Listen To Your Inner Teacher
When my yoga teacher said these words I realized how learning is a lot about looking inward for guidance
In my yoga class the other day, my teacher urged us to “listen to your inner teacher.” This was said in the context of paying attention to what your body is telling you.
We may be told to stretch a little more, stay a little longer in an asana, or perhaps push our energy levels… But, while all these are external instructions that encourage you to do more and do better, the primary voice you must listen to is that of your inner teacher.
If you think you can, or if you think you can’t, you are right either way.
You know your capabilities better than anyone else. And, as you progress, you will realize that all learning is simply just a process of getting to know yourself better.
Dr Maria Montessori said, “The real preparation for education is the study of one’s self.”
Dr Montessori said this in the context of Montessori education; but, the philosophy of education as a study of one’s self can be applied to every age and stage of learning, and to the journey of life too.
So, here are some ideas on how to finetune yourself and listen to your inner teacher.
1. Figure out your strengths
Focus and work on what is uniquely YOU.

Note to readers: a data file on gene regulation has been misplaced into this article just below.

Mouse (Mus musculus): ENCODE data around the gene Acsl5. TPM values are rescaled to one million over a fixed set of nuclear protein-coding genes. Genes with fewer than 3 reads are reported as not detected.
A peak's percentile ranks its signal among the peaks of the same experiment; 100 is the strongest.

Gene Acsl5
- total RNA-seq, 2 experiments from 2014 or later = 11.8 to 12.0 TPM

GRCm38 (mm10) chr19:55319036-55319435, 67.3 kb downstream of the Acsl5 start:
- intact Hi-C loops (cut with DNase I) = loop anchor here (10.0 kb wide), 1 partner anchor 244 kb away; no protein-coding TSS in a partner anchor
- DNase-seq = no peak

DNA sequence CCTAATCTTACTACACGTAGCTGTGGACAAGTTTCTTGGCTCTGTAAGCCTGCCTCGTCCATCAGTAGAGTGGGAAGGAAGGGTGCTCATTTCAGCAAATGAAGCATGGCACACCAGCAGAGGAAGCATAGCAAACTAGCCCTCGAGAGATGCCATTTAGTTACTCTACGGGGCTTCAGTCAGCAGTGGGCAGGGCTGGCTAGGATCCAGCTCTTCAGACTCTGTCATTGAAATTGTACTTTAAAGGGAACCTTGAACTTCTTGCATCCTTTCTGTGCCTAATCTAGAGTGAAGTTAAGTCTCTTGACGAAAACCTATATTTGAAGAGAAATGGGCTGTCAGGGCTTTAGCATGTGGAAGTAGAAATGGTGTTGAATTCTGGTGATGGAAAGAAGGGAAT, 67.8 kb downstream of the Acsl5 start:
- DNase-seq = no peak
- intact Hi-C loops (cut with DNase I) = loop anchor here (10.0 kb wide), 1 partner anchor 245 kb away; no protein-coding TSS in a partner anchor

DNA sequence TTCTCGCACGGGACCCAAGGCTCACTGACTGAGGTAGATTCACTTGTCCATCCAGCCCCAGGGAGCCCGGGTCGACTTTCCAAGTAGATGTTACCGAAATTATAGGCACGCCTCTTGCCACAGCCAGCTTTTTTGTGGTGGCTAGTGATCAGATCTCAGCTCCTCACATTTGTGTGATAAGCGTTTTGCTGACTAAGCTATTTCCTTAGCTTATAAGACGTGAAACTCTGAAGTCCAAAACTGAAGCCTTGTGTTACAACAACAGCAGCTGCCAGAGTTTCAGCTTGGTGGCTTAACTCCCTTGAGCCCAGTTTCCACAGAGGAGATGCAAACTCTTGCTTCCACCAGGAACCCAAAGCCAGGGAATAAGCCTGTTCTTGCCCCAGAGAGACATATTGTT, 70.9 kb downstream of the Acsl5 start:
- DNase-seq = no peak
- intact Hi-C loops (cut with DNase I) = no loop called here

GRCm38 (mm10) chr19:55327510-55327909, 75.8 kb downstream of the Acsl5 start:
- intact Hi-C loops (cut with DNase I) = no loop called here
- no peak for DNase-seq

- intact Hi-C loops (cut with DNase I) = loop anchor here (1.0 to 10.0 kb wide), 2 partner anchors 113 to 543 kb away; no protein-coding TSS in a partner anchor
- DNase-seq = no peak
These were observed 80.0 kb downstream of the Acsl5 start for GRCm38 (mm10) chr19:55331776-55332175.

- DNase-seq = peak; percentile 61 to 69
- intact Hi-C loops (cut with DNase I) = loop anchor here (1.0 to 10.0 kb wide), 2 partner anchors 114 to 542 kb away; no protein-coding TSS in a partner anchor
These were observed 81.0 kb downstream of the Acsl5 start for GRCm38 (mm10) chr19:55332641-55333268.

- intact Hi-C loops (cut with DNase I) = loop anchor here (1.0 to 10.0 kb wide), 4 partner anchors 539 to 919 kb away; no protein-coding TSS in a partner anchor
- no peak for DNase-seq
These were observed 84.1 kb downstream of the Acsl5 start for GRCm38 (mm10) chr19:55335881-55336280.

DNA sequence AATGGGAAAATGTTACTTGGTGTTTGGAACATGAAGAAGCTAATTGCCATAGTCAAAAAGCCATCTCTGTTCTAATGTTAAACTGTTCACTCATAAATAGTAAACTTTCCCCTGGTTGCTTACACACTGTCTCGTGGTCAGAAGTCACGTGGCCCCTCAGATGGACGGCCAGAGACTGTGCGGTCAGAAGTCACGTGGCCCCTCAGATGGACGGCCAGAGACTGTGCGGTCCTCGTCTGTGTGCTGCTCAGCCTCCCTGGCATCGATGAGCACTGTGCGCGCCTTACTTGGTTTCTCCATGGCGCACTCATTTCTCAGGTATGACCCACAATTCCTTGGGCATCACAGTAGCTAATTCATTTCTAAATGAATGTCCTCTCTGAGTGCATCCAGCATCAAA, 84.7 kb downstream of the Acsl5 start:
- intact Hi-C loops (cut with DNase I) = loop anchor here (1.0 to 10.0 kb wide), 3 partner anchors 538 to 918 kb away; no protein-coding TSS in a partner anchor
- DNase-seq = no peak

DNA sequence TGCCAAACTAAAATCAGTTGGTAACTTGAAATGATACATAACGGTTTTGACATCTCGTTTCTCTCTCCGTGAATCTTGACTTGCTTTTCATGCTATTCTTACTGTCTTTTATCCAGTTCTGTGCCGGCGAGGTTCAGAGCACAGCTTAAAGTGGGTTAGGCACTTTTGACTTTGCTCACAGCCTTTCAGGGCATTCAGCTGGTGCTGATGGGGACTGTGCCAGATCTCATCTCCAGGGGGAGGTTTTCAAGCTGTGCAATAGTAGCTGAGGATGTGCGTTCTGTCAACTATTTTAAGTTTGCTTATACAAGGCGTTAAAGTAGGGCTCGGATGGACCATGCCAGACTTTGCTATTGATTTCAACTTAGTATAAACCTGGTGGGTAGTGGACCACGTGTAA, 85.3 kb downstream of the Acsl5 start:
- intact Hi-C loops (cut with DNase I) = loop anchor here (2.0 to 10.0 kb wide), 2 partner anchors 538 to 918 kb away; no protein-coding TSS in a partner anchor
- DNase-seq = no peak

In a class full of yoga students, some are good at backward bends, while some are good at forward bends, and still others are good at inversions or balancing poses.
Each one has their own strengths and limitations… to look left or right is thus meaningless. All you need to do is simply look inward and focus on what your individual strengths are and how you can enhance them.
So keep focussing inward, and know that your path is yours alone to learn and figure out.
2. Be open to surprises
Get ready to discover something new each day.
The process of learning is a slow and steady one. At times, you may be disappointed with your progress, but at times, you may just get surprised… The key though is to keep doing and keep learning.
Before you know it, one fine day, without any inkling, your body or your mind will help you experience that eureka or aha moment.
For me as a writer, this happens when a blog goes viral. As a yoga student, I’ve often experienced it when I suddenly slip into a yoga asana with ease, after having struggled at it for so long.
3. Tap into your innate curiosity
Curiosity is the spark that keeps learning alive.
It’s one thing to start the process of learning, but, to keep at it every day one needs a constant state of curiosity… Only when you keep questioning how and why something should be done, will you push yourself to practice more of what you learn.
Tapping into that innate curiosity not only comes from asking questions, but also from reading and researching more, interacting with experts in the field, and generally doing everything you can to understand the different facets of the subject you are learning.
The more knowledge you have, the richer and more diverse will your range of experiences be in that area of learning.
4. Understand how to learn
To learn how to learn is an education that frees you.
One way of learning is to simply do what is being taught by instruction or observation; the other is to understand why you are doing what you are doing in a certain way and not in any other way.